Demand For Nurses Continues To Rise, Though High-Stress Plagues The Industry

  • By Like Hire
  • 22 Sep, 2020

Nurses play an important role in a healthcare career. According to the WHO (World Health Organization), approximately 29 million nurses and practitioners worldwide. It is estimated that more than one million nurses will be needed by 2020. According to the American Nurses Association (ANA), there will be more registered nursing jobs by 2022 than any other job in the United States. The Bureau of Labor Statistics is discussing an additional 11 million nurses to avoid further shortages. The employment chances for nurses are expected to grow at a quicker rate (15%) than any other job from 2016 to 2026.

How to handle stress on the job?

Handle stress on the job

Are you looking for Nurse Stress and Burnout? Here are top ways to fight with stress

What is stress?

Knowing stress is the first step to learning how to manage it. Stress is not an easy feeling to describe as we all have different understandings and limitations of emotion. Though, stress is a physical, psychological, and emotional response to a difficult situation. Nurses often experience external pressures in the workplace because of their nature, attitude, or social status. A recent study has found that the following aspects are all directly linked to the cause of stress in nurses;

  • Conflicts at work
  • Difficulty in treating various management styles
  • Heavy work
  • Long working life
  • The emotional effect of nursing work itself

If nurses are incapable to manage the stress of their work, they may find those feelings of tiredness, job displeasure, and fatigue will intensify, which can negatively disturb relationships with patients and other health care providers.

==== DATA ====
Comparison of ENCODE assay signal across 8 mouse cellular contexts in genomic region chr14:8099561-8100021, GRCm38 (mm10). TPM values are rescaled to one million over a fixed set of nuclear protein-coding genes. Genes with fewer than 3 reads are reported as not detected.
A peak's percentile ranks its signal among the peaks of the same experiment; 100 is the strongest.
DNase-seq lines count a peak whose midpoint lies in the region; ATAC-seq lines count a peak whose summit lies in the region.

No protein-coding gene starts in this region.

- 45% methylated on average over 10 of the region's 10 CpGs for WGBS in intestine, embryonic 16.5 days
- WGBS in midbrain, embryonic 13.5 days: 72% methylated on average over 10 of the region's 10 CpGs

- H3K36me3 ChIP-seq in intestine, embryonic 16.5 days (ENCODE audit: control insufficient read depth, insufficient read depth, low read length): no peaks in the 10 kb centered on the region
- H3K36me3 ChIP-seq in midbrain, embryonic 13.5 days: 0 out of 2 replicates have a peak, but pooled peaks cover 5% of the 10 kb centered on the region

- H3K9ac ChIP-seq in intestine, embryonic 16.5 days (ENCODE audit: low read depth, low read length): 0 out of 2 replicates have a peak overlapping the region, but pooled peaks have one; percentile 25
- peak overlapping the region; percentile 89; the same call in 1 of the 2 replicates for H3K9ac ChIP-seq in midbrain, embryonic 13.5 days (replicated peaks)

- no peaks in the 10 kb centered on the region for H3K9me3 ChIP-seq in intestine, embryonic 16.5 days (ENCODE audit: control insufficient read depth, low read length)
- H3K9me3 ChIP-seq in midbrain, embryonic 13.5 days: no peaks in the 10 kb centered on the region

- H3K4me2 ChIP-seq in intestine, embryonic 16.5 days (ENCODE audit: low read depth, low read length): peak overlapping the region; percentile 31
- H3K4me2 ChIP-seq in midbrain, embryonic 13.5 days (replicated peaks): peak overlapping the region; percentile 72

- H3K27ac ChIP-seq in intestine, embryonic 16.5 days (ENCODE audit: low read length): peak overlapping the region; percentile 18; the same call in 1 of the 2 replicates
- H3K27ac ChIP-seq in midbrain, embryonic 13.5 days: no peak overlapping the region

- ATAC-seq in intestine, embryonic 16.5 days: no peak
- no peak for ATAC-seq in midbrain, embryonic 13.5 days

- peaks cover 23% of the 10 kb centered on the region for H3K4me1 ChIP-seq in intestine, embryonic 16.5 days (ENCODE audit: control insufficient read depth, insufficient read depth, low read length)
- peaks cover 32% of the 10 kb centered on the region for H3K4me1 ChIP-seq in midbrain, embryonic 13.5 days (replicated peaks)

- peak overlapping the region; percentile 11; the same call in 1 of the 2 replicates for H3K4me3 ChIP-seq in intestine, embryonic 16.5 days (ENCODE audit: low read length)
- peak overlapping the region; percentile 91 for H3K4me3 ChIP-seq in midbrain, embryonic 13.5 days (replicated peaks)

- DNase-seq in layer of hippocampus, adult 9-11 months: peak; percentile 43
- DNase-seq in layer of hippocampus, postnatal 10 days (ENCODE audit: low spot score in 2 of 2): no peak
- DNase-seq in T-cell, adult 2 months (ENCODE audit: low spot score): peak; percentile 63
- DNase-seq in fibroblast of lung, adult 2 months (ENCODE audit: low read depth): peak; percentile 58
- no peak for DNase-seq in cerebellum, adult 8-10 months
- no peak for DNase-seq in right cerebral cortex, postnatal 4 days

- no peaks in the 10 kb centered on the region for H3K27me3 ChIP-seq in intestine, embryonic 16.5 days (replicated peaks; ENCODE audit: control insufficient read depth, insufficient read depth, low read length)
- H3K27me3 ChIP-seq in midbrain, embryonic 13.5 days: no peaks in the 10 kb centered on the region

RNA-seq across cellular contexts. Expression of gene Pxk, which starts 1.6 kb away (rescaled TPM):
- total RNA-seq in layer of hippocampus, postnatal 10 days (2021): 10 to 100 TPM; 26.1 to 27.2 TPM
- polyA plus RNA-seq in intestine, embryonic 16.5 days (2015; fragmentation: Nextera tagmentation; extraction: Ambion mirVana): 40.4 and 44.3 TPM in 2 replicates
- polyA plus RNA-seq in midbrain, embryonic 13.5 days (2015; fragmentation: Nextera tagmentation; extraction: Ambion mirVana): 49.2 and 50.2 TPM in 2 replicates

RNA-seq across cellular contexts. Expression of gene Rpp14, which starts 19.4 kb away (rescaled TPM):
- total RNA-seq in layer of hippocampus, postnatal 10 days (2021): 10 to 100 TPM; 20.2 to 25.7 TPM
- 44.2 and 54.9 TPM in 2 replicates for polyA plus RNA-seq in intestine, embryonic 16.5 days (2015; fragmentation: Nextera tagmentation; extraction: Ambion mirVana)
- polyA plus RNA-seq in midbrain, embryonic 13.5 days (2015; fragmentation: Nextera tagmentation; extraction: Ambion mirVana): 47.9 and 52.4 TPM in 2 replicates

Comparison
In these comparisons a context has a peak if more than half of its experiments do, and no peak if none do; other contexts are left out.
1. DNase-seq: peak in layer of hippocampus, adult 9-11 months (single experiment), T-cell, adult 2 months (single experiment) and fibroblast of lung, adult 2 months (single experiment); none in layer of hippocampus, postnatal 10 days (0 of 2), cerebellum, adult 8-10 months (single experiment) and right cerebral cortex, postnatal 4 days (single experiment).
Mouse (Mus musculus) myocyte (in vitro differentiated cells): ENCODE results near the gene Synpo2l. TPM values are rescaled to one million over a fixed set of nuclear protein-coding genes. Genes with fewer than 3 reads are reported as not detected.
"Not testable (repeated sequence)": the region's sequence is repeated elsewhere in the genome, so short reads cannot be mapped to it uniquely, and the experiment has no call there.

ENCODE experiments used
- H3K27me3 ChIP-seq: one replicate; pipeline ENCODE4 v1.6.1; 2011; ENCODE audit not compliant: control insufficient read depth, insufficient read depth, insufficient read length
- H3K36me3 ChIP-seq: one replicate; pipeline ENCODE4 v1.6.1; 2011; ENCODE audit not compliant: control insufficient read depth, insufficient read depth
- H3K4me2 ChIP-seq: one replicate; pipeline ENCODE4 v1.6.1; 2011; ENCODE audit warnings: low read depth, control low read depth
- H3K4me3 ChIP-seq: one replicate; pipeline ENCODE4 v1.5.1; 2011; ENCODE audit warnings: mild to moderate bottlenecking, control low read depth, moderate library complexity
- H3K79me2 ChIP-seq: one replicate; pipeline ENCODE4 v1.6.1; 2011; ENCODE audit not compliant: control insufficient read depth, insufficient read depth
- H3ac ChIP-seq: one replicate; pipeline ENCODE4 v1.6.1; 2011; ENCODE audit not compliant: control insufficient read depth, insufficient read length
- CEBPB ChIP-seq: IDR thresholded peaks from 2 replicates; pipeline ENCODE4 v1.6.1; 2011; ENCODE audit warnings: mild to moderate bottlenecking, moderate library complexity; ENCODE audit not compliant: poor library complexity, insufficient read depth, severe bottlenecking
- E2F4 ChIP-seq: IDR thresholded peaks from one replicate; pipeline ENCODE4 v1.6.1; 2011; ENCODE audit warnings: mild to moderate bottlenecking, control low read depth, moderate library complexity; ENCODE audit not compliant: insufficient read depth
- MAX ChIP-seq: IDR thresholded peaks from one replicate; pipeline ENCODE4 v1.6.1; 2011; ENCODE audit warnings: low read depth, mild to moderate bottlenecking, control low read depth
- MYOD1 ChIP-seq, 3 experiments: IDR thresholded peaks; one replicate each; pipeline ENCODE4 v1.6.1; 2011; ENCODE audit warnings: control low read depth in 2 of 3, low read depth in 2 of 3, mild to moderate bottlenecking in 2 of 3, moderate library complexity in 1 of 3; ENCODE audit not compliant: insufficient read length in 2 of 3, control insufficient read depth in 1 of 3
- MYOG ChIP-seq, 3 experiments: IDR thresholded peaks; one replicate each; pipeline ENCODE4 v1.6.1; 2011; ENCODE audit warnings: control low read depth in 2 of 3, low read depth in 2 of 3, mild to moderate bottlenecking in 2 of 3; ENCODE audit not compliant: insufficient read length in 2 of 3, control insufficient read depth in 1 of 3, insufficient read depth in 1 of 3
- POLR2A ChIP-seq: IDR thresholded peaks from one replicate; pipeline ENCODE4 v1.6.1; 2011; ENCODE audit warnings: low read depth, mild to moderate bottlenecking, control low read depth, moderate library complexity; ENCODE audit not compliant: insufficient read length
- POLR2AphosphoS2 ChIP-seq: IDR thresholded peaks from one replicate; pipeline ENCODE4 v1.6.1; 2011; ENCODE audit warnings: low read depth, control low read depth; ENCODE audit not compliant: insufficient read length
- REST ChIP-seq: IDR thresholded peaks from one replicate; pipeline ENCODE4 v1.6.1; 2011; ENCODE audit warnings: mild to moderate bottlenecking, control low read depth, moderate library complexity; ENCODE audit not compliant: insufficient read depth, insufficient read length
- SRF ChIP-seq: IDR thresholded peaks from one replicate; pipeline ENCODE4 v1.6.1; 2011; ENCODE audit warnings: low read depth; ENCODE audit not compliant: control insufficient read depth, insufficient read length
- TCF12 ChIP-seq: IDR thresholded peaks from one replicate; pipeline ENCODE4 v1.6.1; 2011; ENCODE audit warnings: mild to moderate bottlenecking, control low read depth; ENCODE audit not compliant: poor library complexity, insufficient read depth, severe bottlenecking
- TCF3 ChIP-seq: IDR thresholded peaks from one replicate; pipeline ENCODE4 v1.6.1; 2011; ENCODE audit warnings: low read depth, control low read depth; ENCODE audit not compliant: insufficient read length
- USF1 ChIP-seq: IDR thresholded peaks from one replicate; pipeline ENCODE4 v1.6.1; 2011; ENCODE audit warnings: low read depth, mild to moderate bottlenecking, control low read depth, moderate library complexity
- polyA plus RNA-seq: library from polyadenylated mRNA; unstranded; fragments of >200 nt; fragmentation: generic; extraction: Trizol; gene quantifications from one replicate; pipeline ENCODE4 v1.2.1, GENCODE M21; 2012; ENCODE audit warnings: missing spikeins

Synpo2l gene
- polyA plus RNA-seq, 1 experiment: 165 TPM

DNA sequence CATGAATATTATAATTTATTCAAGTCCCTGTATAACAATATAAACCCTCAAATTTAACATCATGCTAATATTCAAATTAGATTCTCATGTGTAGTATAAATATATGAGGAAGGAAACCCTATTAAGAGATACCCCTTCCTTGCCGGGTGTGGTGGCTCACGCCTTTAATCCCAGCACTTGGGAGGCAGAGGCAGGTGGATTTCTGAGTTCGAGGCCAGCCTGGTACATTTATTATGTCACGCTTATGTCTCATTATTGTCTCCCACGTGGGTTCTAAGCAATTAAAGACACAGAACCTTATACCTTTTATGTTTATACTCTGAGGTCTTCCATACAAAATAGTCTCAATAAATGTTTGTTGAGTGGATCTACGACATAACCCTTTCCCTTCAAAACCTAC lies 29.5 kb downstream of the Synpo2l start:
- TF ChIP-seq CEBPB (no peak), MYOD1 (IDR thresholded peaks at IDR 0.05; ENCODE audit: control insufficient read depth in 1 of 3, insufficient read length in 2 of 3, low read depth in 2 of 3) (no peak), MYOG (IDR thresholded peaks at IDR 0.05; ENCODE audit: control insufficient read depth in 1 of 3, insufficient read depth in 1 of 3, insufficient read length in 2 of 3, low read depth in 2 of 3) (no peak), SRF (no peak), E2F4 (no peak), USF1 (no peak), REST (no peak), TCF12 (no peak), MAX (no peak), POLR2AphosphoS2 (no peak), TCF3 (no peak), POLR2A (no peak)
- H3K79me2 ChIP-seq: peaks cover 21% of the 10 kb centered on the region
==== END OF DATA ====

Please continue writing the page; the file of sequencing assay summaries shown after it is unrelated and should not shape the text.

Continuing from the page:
a) Develop emergency coping strategies for nurse stress

When you are frustrated, you need practical strategies to deal with emergencies. This will help you reconnect, calm down, and find out how to get out of a stressful situation for nurses.

Other examples include:

  • Taking a quick break alone in a quiet place
  • Shortness of breath
  • Count to 10 before answering

If you do not have the opportunity to do one of these, it may help to speak up and say quietly, “I am frustrated right now. I want to take a second to catch my breath and then I will be with you.

b) Do something every day that makes YOU happy

If your days seem like 'wake up, go, work, nap, repeat,' you will need to add a little joy to uplift your feelings and add good to your life. Save 20 to 30 minutes a day to do something fun. Avoid the pressure of nurses with a long soothing bath after work. Or start doing games or Sudoku instead of watching TV at night. Maybe, take a painting or art. Just ensure that whatever it is, it is not a “bond” or something you do for any other motive than that which brings you happiness.

c) Breathe Deeply

Deep breathing